But maybe... Just Maybe if I buy one of those devices, maybe I'll get the girl too.. d:)

    - Steeltoe
  • it should be the GNU/Wearable Computer Fashion Show.

    While the products make up the operational part of the fashion show, without the GNU tools, it would be incomplete.
  • So in the future PDA's will get more powerful, and people will wear them instead of carrying them. Oh yeah and will continue to create a bunch of mostly useless devices like the poultry thing. Great. To the new age of computing. May it be the same as the last.

    Conscience is the inner voice which warns us that someone may be looking. []

  • but kinda big. I always wanted a computer in a portable-CD-player-like case. It should look like normal CD player. Open the lid, and find LCD screen and tiny keyboard inside. Or better two LCD screens, one or both of them being touchscreens. [silly, laugh]I've heared that XFree86 can do multihead stuff now[/silly].

    Of course there SHOULD be a CD player/CDROM inside as well. And probably a GSM phone, too.

    Moderate this down (-1, Wishful Thinking)

  • I would hate for them to become like cell phones (y'know they might cause brain tumors but we've already gotten so used to using them it's hard to stop)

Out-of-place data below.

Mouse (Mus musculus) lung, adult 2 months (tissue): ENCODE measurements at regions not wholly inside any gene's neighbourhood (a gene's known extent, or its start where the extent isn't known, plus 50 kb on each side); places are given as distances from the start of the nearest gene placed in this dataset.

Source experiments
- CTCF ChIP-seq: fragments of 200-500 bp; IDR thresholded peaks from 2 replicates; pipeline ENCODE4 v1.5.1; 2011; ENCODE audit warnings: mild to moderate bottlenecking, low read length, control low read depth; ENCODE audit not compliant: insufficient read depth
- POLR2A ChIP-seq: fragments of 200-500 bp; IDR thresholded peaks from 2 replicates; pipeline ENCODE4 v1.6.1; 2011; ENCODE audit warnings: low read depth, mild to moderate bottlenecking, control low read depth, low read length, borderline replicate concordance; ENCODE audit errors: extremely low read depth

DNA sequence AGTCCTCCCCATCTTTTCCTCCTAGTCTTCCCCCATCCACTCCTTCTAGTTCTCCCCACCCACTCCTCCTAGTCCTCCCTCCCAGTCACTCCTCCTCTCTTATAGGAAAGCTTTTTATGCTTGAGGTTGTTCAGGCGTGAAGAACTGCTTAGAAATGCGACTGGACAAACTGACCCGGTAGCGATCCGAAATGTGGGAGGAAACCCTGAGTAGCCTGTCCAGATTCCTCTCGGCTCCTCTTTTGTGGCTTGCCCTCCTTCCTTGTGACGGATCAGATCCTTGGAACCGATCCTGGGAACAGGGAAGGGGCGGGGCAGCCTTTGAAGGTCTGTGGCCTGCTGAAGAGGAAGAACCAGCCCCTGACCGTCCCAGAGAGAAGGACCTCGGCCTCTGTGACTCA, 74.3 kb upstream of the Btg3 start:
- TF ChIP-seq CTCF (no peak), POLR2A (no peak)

I keep hearing that, but I've never heard of a single case where that happened. I think it's just tech paranoia. Does anyone have any conclusive proof of this kind of thing?


  • well folks, this consolidates it. After seeing this my insomnia worsend 8 fold.

    I'm not going to be able to sleep for at least 3 more years.

    Even being a wearable enthusiast...
    I'm like.... frightened.
  • Yeah right, beautiful women in skin-tight Matrix-esque Avenger-like black vinyl cat suits inspect poultry for a living. Maybe in your futurama fantasy world they do. Ouch. Like Vendela in that silver dress. This is a step up from her Hardee's commercials. I'm still looking for Angelina Jolie to be wearing the latest rubber outfit and portable computer(that you can't even see) for "high school lunch lady of the future"

    Wait, was there something about portable computers I missed?
  • I could swear I saw that site get slashdotted right before my eyes; the first pix downloaded nice and fast, but their server ground to a halt even as I watched!

    My favorite was that pink and orange Flash Gordon dress. I'll bet my older daughter would look great in one of those. Too bad I saw this too late for Christmas.

    Also there were a few nice boots Nitrozac might want to check out. I mean even after 1/1/2000 when everything breaks, she'd still be able to use them as boots.

    Yours WDK -